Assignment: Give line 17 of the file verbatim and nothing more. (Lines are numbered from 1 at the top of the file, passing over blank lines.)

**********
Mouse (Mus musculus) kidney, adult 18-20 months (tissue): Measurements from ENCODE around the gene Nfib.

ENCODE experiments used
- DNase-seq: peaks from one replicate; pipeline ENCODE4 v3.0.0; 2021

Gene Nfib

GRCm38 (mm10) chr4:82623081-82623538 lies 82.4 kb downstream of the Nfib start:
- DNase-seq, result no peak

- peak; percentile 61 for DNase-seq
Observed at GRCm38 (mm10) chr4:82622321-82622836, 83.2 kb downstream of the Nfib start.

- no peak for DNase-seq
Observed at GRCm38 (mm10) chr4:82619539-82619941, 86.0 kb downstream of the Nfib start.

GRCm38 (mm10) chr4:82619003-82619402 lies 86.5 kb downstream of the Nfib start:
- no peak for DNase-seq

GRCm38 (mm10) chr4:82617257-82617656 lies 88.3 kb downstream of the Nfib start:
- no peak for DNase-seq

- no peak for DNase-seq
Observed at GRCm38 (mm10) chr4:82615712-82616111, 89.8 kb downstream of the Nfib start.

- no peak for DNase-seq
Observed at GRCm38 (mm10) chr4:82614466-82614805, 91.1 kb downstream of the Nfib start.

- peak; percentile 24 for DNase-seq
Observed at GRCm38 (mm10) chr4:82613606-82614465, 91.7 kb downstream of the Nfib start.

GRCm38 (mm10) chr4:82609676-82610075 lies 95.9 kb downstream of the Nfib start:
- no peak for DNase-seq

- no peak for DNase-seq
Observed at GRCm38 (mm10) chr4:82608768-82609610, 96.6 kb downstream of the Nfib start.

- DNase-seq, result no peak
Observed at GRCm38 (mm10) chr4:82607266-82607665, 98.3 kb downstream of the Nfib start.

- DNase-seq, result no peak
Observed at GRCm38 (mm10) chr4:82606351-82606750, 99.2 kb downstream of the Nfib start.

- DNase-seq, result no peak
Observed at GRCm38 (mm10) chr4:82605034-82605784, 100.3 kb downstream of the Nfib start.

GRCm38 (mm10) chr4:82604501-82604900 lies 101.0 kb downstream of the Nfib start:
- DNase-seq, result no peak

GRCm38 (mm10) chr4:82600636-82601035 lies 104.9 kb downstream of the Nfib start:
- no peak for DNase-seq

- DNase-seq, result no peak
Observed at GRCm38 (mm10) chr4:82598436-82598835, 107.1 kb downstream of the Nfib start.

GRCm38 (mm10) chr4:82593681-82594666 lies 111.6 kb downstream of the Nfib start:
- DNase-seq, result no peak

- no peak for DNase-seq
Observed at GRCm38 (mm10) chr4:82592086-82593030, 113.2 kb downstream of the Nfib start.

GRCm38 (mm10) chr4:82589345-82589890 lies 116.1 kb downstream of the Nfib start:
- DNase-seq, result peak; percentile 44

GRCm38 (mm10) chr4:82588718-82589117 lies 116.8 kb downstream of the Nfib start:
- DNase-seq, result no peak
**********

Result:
- no peak for DNase-seq